The taxicab drove away, and the officers followed it in their car for a distance of about two miles through the city. At the intersection of First and State Streets the cab stopped for a traffic light. The two officers alighted from their car and approached on foot to opposite sides of the cab. One of the officers identified himself as a policeman. In the next minute there occurred a rapid succession of events. The cab door was opened; the petitioner dropped a recognizable package of narcotics to the floor of the vehicle; one of the officers grabbed the petitioner as he alighted from the cab; the other officer retrieved the package; and the first officer drew his revolver.1

The precise chronology of all that happened is not clear in the record. In their original arrest report the police stated that the petitioner dropped the package only after one of the officers had opened the cab door. In testifying later, this officer said that he saw the defendant drop the package before the door of the cab was opened. The taxi

Page 257

driver gave a substantially different version of what occurred. He stated that one of the officers drew his revolver and 'took hold of the defendant's arm while he was still in the cab.'2

Page 258

A state criminal prosecution was instituted against the petitioner, charging him with possession of narcotics, a felony under California law. Cal. Health and Safety Code, § 11500. At a preliminary hearing the two Los Angeles officers testified as to the circumstances surrounding the arrest and seizure. When the case came on for trial in the Superior Court of Los Angeles County, the petitioner moved to suppress as evidence the package of heroin which the police had seized. On the basis of the transcript of the preliminary hearing, and after brief argument by counsel, the court granted the motion and entered a judgment of acquittal.3

Page 259

Thereafter, one of the Los Angeles officers who had arrested the petitioner discussed the case with his superiors and suggested giving the evidence to United States authorities. He then got in touch with federal narcotics agents and told them about the petitioner's case. This led to the federal prosecution we now review.4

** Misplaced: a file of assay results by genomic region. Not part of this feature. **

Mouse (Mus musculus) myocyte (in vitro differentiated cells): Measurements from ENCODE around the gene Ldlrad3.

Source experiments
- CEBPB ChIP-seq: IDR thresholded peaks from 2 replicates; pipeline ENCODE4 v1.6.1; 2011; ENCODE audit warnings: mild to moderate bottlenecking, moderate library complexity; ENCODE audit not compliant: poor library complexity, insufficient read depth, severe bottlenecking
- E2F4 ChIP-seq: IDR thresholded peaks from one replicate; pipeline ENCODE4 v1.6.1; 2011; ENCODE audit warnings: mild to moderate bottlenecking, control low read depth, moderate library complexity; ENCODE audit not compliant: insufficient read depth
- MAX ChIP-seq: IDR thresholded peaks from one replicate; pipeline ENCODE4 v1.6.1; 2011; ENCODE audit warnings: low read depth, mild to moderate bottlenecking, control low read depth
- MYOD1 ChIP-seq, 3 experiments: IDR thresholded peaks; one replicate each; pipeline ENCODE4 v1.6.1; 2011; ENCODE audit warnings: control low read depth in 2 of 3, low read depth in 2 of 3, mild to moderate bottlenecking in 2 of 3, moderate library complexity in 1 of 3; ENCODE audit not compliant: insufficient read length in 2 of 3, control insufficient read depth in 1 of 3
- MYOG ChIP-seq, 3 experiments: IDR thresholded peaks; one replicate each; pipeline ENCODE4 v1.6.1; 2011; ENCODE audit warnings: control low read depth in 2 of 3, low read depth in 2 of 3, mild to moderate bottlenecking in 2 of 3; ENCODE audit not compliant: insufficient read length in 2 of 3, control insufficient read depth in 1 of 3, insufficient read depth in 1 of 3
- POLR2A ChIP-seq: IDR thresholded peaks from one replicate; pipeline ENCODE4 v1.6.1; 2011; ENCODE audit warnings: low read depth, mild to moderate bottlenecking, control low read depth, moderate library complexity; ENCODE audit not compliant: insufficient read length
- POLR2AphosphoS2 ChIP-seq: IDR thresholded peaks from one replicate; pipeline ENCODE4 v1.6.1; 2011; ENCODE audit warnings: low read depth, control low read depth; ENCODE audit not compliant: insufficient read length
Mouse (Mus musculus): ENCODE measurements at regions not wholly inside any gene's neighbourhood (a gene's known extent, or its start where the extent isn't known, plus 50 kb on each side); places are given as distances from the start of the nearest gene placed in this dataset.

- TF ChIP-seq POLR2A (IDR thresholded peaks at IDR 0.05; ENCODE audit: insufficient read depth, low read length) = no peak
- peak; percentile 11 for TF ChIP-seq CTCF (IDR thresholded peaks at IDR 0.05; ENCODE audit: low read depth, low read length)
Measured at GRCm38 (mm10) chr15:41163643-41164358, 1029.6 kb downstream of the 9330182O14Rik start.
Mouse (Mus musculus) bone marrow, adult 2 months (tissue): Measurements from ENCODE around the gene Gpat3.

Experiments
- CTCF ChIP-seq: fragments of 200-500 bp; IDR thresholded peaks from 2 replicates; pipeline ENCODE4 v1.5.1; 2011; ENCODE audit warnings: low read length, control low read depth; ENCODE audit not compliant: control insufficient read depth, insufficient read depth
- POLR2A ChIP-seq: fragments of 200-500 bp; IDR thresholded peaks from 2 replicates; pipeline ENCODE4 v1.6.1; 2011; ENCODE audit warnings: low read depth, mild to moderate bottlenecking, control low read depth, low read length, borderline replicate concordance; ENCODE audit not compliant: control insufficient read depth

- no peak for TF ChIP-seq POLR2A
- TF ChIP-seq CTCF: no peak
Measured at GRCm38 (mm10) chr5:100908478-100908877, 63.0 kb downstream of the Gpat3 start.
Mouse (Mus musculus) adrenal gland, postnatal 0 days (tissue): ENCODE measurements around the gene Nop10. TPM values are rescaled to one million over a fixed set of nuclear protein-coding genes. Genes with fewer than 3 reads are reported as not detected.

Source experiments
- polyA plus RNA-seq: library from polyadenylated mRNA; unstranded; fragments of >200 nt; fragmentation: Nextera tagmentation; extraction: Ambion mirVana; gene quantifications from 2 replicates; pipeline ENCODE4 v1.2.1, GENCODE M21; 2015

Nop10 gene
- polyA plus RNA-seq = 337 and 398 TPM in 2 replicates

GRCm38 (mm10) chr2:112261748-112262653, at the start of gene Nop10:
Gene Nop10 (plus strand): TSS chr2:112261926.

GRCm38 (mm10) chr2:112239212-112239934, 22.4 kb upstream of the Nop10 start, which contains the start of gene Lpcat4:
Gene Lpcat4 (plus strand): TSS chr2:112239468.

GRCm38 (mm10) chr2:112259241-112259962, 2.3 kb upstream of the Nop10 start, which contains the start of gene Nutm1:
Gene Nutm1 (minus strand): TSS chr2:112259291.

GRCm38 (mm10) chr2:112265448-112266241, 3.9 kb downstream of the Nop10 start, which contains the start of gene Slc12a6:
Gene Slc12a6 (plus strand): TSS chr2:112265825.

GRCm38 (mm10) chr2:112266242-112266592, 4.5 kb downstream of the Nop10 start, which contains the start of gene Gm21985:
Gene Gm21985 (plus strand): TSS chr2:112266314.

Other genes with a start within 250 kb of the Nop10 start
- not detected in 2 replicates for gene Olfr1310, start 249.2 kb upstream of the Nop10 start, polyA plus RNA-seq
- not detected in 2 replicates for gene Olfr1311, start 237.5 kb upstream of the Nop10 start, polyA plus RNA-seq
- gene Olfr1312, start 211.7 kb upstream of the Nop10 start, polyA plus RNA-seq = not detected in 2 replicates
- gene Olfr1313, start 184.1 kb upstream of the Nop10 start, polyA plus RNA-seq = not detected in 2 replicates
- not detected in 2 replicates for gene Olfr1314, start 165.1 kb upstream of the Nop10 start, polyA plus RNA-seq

Page 260

In holding that the package of heroin which had been seized by the state officers was admissible as evidence in the federal trial, the District Court placed prime reliance upon the silver platter doctrine, there having been no participation by federal agents in the search and seizure. But the court also expressed the opinion, based upon the transcript of the state court proceedings and additional testimony of the two Los Angeles police officers at the hearing on the motion to suppress, that the officers had obtained the evidence lawfully. The court was of the view that the seizure was permissible as an incident to a legal arrest, or, alternatively, that the petitioner had abandoned the narcotics when he dropped them to the floor of the taxicab. At the time this opinion was expressed, however, the district judge had not yet heard the taxicab driver's version of the circumstances surrounding the arrest and seizure. The driver did not testify until the trial itself. After he had testified, the package of heroin was offered in evidence. The petitioner's counsel objected, and the court overruled the objection without comment. See Gouled v. United States, 255 U.S. 298, 312—313, 41 S.Ct. 261, 266, 65...

To continue reading

Request your trial
489 practice notes
  • U.S. v. Williams, No. 85-6082
    • United States
    • United States Courts of Appeals. United States Court of Appeals (District of Columbia)
    • July 7, 1987
    ...brought it within one of the exceptions to the rule that a search must rest upon a search warrant' ") (quoting Rios v. United States, 364 U.S. 253, 261, 80 S.Ct. 1431, 1436, 4 L.Ed.2d 1688, 1693 (1960)); United States v. Lyons, supra note 66, 227 U.S.App.D.C. at 292, 706 F.2d at 329; C. Whi......
  • U.S. v. Sotomayor, Nos. 1031
    • United States
    • U.S. Court of Appeals — Second Circuit
    • February 2, 1979